“Seasons change and so did I, you need not wonder why.” – No Time, The Guess Who
by M. Kevin Flynn, CFA
As the changing of the seasons looms, it seemed like a good idea to review columns of years past written at this time of year. Though we are mindful of Mark Twain’s old admonition that among the months of the year, it is October and the eleven other months that are most dangerous for the stock market, September is certainly one of the odder ones.
For one thing, it’s the worst performing month of the year by a wide margin (June is the only other month with a negative average return, and just barely at that). It comes after the industry’s summer vacation month, August, a follow-the-leader type of month that tends to get stuck in a groove and keep going. That’s the safest course of action for those left behind on the desks – why take a chance by betting against the tape? Usually it’s up, as it was in eight of the last ten years.
This year the tape was down, of course, but take heart – it swooned in August of 2007 as well, and the year finished on an up note. The typical pattern for August to October, in fact, is a classic zigzag, with the August direction followed by a September reversal, and then October reverses again. Given how quickly the narrative has switched off the double-dip blues in favor of some September swing, it wouldn’t be at all surprising to see another zigzag.
We would say that it would be more surprising not to see another zigzag, but the fretful state of the economy and the precariousness of politics make it difficult to be too sure of any outcome. There is still the Greek debt problem waiting off in the wings, and it isn’t going to go away easily (cf. the very entertaining article by Michael Lewis in Vanity Fair). We believe the odds to be better than fifty-fifty that the situation will reach critical mass before the end of the year.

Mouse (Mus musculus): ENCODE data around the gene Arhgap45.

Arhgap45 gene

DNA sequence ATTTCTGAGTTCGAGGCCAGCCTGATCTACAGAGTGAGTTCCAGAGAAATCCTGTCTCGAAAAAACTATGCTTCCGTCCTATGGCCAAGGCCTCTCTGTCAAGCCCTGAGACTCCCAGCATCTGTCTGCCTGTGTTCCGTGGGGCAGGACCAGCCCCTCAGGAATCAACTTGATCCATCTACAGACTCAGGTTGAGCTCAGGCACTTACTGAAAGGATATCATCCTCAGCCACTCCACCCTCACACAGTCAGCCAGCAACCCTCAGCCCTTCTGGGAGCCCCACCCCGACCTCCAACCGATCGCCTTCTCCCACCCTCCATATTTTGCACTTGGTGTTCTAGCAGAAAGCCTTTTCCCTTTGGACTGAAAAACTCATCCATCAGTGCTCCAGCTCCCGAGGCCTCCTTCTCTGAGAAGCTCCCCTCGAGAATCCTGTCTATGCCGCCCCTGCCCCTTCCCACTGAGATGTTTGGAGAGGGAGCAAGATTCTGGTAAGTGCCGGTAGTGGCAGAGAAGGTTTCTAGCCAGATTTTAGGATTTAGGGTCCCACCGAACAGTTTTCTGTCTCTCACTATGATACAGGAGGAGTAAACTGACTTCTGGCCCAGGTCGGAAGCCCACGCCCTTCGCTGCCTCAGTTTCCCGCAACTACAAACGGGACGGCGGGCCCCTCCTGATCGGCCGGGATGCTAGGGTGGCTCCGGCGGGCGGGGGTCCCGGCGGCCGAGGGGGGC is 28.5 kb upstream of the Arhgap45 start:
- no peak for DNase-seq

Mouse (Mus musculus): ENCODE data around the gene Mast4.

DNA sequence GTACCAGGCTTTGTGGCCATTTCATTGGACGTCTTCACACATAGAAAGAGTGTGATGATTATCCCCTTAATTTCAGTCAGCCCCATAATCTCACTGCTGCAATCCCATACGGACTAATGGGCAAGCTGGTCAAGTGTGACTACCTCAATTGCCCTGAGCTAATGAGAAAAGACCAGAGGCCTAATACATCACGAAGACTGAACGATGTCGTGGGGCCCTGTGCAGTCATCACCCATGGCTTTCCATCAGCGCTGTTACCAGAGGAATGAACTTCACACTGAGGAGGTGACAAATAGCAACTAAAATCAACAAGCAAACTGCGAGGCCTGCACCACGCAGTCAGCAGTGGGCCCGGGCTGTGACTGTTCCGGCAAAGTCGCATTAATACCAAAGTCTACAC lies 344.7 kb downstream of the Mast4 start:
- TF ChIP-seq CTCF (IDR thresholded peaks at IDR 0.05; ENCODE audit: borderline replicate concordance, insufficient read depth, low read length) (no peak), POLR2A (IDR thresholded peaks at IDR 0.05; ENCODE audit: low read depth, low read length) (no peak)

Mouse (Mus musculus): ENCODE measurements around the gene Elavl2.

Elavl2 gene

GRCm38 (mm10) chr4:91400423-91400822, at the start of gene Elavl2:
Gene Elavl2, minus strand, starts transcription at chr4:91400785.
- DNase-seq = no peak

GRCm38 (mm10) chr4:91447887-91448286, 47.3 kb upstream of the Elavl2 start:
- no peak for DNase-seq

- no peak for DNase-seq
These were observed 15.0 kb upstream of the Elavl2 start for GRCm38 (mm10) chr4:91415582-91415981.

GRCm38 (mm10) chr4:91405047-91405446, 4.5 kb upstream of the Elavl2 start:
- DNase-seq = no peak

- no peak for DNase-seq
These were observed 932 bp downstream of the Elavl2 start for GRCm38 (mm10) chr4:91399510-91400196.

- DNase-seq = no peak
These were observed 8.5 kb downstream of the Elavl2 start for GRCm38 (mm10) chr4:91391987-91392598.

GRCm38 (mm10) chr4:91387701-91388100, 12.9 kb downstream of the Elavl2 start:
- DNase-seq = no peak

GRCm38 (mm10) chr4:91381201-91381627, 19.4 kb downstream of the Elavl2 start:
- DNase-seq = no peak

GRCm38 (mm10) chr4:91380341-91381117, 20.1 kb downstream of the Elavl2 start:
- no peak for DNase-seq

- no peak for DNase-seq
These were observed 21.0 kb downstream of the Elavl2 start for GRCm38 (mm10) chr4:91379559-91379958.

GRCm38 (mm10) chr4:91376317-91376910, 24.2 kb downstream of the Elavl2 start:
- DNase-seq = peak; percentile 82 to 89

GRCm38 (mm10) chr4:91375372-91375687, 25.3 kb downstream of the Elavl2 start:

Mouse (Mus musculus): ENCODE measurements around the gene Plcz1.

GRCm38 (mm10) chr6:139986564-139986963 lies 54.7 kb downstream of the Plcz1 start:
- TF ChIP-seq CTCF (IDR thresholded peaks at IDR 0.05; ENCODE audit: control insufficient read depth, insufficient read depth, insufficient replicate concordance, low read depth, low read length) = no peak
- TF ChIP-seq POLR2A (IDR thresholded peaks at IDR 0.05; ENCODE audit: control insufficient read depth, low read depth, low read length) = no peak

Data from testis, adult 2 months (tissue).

But it might not, either, although last week looked like the classic calm before the storm in that regard. On the one hand, there was the European Central Bank (ECB) talking about how great it was to embark upon an austerity program during a recession, because “positive effects on confidence [that the outlook is stable] can compensate for the reduction in demand” from budget-cutting. In other words, austerity breeds growth. Put more directly, the Germans are nervous, and won’t feel better until they are convinced that the risk of inflation has been reduced from 0.001% to 0.0001%.
Then there’s ECB president Jean-Claude Trichet, who last weekend reminded the Greeks of the sheer unthinkability of leaving the euro (despite most of the European financial community expecting exactly that). He wagged his finger even harder this week, suggesting that members who don’t meet their fiscal targets (could he have been talking about them?) would be reduced to non-voting status. If that threat doesn’t just cut Greek street protestors right off at the knees, we don’t know what will.
We advise our readers to use care in this matter, because there’s a fair amount of obfuscation going on about “default” and restructuring, some of it deliberate. It’s fashionable for some groups (such as the Norwegian state investment fund, buying up PIGS debt left and right last week) to say that default by the Greeks is never going to happen. What they mean is that the Greeks will not simply walk away from all of their borrowings and declare them null and void, a view that we think is quite correct.